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  • 6. Quick-Dry Travel Towel

    Chances are, in Tahiti you’ll find an excuse to swim almost every day of your vacation. When you get out of the water, you’ll want to have a quick-dry towel on hand to dry off. This towel was designed with international travel in mind, which is why it packs away to such a small size and dries off far faster than a regular towel.

    travel towel

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  • 7. Cooling Towel

    For an island with as many beaches and waterfalls as Tahiti, you’re going to want to bring more than one towel. It’s made with soft microfiber that feels great on your skin. As soon as you get it wet, it cools down to 10-20 degrees below the air temperature. It’s extremely refreshing on hot beach days.

    cooling towel

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  • 8. Luggage Locks

    Luggage locks are essential for keeping your belongings safe when traveling. Especially if you plan on checking your bags, a TSA-approved luggage lock will ensure airport officials can access your bags and will keep them safe from thieves with the four-digit combination lock.

    luggage locks

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  • 9. Windproof Travel Umbrella

    Tahiti is an island of extremes, and that goes for the weather too. The tropical sun can be quite strong, and even when it isn’t shining, sudden squalls can bring intense rains. Come prepared for rain and shine with a travel umbrella, which works just as well for a day on the beach as it does for a hike to one of the island’s many waterfalls.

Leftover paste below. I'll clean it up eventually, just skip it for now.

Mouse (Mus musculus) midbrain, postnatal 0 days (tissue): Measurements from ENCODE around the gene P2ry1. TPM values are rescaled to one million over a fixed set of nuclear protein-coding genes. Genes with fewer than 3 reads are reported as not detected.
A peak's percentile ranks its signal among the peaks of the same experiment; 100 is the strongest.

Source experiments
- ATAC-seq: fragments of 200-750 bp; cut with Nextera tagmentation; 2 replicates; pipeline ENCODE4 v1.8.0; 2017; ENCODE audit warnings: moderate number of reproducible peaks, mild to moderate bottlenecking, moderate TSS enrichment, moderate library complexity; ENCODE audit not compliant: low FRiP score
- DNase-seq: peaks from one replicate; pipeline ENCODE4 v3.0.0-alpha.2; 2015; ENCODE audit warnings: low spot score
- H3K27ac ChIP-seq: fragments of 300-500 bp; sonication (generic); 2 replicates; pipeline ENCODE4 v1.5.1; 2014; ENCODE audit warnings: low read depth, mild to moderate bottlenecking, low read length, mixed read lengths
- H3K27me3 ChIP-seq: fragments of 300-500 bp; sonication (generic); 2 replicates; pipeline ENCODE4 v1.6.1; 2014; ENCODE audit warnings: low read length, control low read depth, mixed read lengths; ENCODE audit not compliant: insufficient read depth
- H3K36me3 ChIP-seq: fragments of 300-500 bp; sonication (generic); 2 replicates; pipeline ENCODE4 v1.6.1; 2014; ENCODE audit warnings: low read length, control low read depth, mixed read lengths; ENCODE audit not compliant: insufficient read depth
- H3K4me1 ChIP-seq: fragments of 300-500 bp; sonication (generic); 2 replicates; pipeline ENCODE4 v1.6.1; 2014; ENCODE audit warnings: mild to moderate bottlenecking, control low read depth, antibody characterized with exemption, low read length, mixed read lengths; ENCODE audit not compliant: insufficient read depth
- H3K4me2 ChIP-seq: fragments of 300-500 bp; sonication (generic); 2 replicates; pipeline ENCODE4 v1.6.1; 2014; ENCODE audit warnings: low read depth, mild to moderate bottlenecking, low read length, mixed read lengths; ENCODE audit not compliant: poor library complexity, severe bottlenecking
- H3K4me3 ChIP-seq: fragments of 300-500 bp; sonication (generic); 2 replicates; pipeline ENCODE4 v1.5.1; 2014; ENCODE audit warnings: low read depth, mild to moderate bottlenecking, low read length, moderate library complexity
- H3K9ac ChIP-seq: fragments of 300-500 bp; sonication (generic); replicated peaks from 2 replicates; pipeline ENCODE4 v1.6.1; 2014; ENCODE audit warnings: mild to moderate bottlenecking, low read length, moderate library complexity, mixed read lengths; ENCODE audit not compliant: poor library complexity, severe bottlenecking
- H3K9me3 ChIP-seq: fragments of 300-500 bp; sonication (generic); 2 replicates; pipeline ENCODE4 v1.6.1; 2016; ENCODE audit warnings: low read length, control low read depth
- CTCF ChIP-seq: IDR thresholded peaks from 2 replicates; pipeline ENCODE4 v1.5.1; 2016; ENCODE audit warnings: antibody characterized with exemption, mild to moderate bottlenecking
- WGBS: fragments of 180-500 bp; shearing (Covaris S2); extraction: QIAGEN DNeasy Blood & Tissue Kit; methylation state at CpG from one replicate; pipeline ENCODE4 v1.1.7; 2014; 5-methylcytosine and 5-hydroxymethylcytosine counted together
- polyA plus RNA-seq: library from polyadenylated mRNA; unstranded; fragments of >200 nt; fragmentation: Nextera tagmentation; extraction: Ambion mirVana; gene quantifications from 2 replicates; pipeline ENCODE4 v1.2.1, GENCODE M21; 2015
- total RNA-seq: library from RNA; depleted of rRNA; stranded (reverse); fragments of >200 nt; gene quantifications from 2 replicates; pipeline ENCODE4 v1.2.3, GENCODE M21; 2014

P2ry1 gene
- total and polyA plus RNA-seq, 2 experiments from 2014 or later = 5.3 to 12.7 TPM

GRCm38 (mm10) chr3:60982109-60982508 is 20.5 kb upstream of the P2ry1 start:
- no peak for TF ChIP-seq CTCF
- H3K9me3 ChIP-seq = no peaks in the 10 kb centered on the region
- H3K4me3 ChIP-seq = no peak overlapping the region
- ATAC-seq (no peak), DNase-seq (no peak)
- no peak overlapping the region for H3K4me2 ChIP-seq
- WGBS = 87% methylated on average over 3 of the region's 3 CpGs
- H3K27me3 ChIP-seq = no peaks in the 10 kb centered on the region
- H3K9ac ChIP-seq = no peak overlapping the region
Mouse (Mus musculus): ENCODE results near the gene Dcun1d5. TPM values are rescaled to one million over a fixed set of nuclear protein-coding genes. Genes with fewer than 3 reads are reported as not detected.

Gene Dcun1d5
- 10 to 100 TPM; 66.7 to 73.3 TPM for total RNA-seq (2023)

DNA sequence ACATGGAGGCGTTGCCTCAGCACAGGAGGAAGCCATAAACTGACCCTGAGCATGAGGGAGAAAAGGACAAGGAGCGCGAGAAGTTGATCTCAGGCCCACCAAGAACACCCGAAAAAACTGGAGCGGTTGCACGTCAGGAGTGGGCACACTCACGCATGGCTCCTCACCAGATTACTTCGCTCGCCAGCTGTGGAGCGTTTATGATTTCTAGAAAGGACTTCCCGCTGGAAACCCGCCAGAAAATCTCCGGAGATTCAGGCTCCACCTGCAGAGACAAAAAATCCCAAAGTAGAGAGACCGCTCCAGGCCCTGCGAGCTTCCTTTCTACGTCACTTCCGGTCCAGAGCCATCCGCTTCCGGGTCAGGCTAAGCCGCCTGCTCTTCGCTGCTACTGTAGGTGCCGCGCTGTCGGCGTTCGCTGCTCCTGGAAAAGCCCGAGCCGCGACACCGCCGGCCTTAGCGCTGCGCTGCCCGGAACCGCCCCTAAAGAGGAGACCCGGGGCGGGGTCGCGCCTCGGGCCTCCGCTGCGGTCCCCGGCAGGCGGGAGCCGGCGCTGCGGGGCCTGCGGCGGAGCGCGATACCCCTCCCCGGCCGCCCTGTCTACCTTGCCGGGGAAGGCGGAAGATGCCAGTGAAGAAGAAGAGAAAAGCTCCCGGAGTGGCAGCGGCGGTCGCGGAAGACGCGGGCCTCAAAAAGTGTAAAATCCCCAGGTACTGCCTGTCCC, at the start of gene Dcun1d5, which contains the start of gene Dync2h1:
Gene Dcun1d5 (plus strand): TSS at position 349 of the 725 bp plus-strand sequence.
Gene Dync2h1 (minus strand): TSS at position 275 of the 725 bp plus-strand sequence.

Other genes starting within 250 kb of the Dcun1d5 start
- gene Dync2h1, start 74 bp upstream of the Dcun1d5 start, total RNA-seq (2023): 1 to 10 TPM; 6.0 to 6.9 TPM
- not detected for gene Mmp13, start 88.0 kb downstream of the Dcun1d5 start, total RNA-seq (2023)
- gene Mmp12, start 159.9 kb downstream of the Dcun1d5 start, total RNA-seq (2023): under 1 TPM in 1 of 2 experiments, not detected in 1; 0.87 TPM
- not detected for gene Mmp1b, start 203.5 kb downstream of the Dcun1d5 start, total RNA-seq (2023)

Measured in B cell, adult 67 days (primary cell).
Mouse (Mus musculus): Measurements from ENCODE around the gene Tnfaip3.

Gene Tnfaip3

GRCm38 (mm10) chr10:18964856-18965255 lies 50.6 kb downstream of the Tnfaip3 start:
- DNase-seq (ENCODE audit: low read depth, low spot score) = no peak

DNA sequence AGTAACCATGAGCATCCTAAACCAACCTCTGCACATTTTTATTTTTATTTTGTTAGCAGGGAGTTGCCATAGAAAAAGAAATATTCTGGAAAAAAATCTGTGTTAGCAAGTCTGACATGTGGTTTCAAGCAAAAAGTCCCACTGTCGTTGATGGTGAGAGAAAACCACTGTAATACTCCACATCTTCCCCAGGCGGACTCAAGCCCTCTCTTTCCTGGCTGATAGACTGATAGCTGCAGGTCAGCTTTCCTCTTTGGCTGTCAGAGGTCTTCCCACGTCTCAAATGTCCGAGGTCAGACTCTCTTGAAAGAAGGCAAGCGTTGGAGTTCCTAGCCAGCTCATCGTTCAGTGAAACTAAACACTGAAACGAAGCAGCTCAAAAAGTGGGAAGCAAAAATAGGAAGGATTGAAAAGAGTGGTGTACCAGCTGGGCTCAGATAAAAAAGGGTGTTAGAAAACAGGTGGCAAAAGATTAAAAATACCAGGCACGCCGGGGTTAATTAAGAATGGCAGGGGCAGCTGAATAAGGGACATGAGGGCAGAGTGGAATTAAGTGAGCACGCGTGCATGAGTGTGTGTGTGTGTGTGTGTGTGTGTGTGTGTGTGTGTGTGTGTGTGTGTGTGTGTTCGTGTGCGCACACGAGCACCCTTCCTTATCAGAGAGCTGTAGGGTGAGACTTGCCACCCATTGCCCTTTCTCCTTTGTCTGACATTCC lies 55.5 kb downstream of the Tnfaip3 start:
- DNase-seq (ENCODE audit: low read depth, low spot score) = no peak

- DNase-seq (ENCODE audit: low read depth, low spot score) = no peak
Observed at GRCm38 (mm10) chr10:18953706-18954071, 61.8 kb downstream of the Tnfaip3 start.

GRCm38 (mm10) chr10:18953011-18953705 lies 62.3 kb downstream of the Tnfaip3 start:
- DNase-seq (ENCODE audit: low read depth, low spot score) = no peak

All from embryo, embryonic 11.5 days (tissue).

Windproof Travel Umbrella

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  • 10. Lifestraw Water Bottle

    Tahiti has dozens of rivers and streams, but you can’t drink directly from any of them without risking catching a disease. I kept safe on my last trip to Tahiti by using a Lifestraw Water Bottle, which has its own filter to remove dirt and bacteria. This was a lifesaver on my hikes through Tahiti’s interior, where I couldn’t buy bottled water.

    LifeStraw Water Bottle

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  • 11. Portable Charger

    On Tahiti, everything moves on island time, and it’s all too easy to see the day slip away in what seems like minutes. To prevent getting caught out with a dead cell phone battery, you’ll want to keep one or two of these portable chargers in your pocket at all times. They are small enough that you’ll forget they are even there – until you need them.

    Portable Charger

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  • 12. Floating Wrist Strap

    No trip to Tahiti would be complete without a ride over the water to one of the islets on the reef. Protect your most important items with this floating wrist strap. With this strap on your handheld items, if you drop something in the water you can easily scoop it back up. No more keys and cameras lost to the deep.


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  • 13. Hanging Toiletry Bag

    I bought this Hanging Toiletry Bag just before my last trip to Tahiti, and I found it just right for a two week trip. The bag has just enough space for all of your personal toiletries, and with the handy hook, you can easily hang it up anywhere – from an airport bathroom to a mango tree by the beach.